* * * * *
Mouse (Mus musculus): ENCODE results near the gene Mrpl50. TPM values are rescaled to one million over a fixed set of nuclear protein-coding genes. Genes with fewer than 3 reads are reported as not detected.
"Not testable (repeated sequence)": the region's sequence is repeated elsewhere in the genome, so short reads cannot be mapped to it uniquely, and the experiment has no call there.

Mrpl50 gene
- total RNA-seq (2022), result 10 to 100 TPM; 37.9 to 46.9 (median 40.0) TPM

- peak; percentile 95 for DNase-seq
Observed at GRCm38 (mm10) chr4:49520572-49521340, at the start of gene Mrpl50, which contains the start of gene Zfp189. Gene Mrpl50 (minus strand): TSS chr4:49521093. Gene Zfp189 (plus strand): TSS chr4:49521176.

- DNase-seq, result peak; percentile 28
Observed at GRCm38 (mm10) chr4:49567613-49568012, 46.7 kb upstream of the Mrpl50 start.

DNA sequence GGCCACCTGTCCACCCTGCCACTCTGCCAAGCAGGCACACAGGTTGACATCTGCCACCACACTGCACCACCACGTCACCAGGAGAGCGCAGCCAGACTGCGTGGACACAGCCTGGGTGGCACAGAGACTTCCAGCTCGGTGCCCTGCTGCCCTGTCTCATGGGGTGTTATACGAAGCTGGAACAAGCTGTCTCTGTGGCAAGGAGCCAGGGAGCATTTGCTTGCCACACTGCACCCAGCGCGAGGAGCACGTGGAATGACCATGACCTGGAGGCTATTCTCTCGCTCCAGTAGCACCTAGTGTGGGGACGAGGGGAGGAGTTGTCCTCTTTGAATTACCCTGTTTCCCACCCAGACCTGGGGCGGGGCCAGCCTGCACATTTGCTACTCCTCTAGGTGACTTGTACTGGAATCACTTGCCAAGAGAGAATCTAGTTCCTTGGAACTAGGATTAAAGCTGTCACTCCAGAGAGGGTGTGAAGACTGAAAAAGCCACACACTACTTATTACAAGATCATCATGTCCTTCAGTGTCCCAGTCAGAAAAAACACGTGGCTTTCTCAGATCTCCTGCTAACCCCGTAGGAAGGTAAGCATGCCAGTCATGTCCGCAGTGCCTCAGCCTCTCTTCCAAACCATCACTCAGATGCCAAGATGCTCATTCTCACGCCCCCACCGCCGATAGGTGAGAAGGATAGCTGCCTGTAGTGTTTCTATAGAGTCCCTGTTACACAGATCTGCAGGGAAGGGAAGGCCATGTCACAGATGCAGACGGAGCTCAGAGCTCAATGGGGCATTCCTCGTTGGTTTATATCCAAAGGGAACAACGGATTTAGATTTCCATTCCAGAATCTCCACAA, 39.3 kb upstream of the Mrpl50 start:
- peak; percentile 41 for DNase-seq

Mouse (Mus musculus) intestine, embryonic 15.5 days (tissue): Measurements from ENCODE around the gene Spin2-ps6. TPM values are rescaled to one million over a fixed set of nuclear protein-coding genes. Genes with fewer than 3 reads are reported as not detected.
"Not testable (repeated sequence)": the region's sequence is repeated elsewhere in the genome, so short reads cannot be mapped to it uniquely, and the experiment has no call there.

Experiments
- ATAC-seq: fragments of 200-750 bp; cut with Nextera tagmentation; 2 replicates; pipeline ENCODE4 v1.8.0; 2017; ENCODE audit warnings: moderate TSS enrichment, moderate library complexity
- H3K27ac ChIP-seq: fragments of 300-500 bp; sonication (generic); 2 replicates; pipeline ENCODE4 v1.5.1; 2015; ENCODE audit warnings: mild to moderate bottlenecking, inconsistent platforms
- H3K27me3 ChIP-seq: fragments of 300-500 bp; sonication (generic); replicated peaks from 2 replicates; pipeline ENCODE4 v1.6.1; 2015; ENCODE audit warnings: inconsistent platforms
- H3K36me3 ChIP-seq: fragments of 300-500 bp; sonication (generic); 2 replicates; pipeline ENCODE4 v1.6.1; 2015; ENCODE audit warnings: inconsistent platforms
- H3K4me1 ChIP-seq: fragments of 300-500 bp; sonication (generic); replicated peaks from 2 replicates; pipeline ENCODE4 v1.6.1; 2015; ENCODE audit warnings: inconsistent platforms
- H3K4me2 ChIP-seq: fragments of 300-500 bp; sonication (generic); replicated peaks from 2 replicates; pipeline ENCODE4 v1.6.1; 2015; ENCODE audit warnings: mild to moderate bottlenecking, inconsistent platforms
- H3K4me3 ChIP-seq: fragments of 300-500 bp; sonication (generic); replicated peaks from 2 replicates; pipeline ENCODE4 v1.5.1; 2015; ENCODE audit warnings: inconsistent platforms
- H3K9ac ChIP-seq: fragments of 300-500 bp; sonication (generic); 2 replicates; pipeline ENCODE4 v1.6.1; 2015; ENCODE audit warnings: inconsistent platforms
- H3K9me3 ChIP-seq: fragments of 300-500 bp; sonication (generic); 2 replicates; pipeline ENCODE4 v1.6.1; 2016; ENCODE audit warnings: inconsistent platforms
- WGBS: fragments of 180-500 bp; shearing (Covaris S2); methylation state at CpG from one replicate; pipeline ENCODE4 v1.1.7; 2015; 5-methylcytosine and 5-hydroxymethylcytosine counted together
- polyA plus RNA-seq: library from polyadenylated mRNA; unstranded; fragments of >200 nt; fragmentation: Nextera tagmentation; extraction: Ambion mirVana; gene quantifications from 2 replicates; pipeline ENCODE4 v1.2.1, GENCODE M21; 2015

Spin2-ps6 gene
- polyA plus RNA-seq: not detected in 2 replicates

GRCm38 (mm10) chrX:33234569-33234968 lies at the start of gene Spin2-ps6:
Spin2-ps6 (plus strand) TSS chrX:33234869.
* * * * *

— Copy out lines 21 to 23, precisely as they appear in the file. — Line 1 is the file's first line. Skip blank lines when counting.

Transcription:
- H3K9ac ChIP-seq: fragments of 300-500 bp; sonication (generic); 2 replicates; pipeline ENCODE4 v1.6.1; 2015; ENCODE audit warnings: inconsistent platforms
- H3K9me3 ChIP-seq: fragments of 300-500 bp; sonication (generic); 2 replicates; pipeline ENCODE4 v1.6.1; 2016; ENCODE audit warnings: inconsistent platforms
- WGBS: fragments of 180-500 bp; shearing (Covaris S2); methylation state at CpG from one replicate; pipeline ENCODE4 v1.1.7; 2015; 5-methylcytosine and 5-hydroxymethylcytosine counted together